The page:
McCain and Graham Say Republicans in Trouble

Two Senate Republicans known for going against the party line, John McCain and Lindsey Graham, told the AP that their party would be in trouble if this were an election year.

McCain, Graham Warn GOP May Be in Trouble (AP)

With the war in Iraq, higher energy costs and breakneck government spending, the GOP faces a tough round of congressional elections in 2006 unless things change, two key Republican senators warned during a campaign appearance. “I think if this were not an odd-numbered year, we would have great difficulties,” said U.S. Sen. John McCain of Arizona. McCain and fellow-Republican U.S. Sen. Lindsey Graham of South Carolina were interviewed by The Associated Press when they stopped here Sunday night to campaign for Republican state Attorney General Henry McMaster.

“But we can recover,” McCain said. “Reagan recovered. Clinton recovered. We can recover.” The party must show “progress in Iraq, we need a comprehensive energy package and we need to stop this profligate spending,” he warned.

“If the election were tomorrow, we’d be in trouble,” agreed Graham, who said the party must work to cut spending. “If we really want to do well in 2006, we need to have fiscal discipline like Republicans campaigned on,” he said. “We have lost our way as a party. Our base is deflated and taxpayers don’t see any difference between us and the Democrats.”

There’s little doubt that the public thinks things are on the wrong track and there has been quite a bit of polling blaming Republicans for it, which is reasonable enough given that they control the White House and, theoretically at least, the Congress. Most of those polls, though, show the Democrats are held in just as low regard.

McCain’s prescription sounds about right. Certainly, the war in Iraq is the biggest issue. One could reasonably argue that the elimination of a despotic regime, two successful national elections, and the ratification of a first-ever democratic constitution constitutes “progress” [Update: Cori Dauber agrees and expands on the point] but we need to establish security and hand the mission off to Iraqi forces.

Energy is probably the biggest domestic issue, even though gas prices are back down to pre-Katrina levels. It’s not at all clear what a “comprehensive policy” would entail, though. There is nothing like a consensus on what to do about the problem.

And while I agree on the need for “fiscal discipline,” it’s only a political winner in an abstract sense. Yes, people want the government to “live within its means.” But, no, they don’t want to pay more taxes or see popular programs cut. The combination of an expensive, long-term war, an ever-expanding social welfare state, and an aging population base is not conducive to spending restraint.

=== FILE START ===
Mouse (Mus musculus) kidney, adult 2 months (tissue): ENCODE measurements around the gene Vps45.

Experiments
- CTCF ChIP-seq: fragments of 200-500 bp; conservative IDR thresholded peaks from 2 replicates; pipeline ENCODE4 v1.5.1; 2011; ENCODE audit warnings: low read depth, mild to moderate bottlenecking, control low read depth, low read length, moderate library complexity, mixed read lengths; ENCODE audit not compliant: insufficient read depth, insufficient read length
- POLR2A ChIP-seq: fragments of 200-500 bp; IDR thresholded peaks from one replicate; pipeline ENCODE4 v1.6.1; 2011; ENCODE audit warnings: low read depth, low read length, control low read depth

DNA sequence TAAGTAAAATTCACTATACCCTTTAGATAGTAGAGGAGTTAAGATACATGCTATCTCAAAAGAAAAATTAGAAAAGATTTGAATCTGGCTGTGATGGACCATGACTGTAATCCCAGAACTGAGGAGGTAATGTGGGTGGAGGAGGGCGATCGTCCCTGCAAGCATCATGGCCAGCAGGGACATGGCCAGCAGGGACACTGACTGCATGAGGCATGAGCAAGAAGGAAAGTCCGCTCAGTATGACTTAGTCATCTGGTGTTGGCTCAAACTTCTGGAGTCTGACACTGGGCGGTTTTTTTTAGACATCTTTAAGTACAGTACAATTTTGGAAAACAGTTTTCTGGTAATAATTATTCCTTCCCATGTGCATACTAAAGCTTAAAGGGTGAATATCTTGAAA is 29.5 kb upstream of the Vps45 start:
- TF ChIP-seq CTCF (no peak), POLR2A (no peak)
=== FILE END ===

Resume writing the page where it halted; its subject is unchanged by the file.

Update: I forgot to mention the article’s closing:

McCain has been mentioned as a potential Republican presidential candidate in 2008. He said he will not make a decision on a race until after next year’s elections. McCain, looking at Graham, told the crowd of about 100 people that “some people have said this might be a very attractive vice presidential candidate.” The crowd clapped and whistled. Graham simply smiled.

Graham was a McCainiac in 2000, so it’s a natural fit. I’m not sure whether the party faithful could be energized by such a duo but think the odds are better than they were a year ago.

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James Joyner
About James Joyner
James Joyner is Professor and Department Head of Security Studies at Marine Corps University's Command and Staff College and a nonresident senior fellow at the Scowcroft Center for Strategy and Security at the Atlantic Council. He's a former Army officer and Desert Storm vet. Views expressed here are his own. Follow James on Twitter @DrJJoyner.

Comments

  1. DaveD says:

    I guess the first step on the road to recovery is recognizing that one has a problem. McCain and Graham recognize that. My question is whether the President also truly sees that there is a credibility problem and if so does he care enough about the Republican Party after his term in office is over to help do something about it. Regaining credibility might be very tough but I agree with you that, with the public also skeptical of the Democratic Party, it seems a relatively favorable environment in which the Republicans can make the effort. I’ll also add my two cents to your statement about fiscal discipline. I agree, everyone loves the concept but no one wants to be inconvenienced by it’s implementation. Heck, Americans have been trained to survive on credit.

  2. Fersboo says:

    I’d rather see Hillarious win then Maverick McCain. If it comes down to these two, I’m staying home.

  3. An Interested Party says:

    “…given that they control the White House and, theoretically at least, the Congress.”

    “Theoretically?” Really? I had no idea that the Dems have some secret control of Congress that we don’t know about…

  4. James Joyner says:

    AIP: The key word is “control.” The GOP controls the House but, with far less than a veto proof majority, no one controls the Senate. One would rather be in the Republicans’ position that the Democrats’, to be sure, but the filibuster and other obstructionist capabilities built into Senate rules makes it hard for all but the strongest majorities to get their way.

  5. bithead says:

    Two Senate Republicans known for going against the party line, John McCain and Lindsey Graham, told the AP that their party would be in trouble if this were an election year

    Would you expect them NOT to say this?
    After all, they’ve both been looking for a wedge to push their own politics for a long time.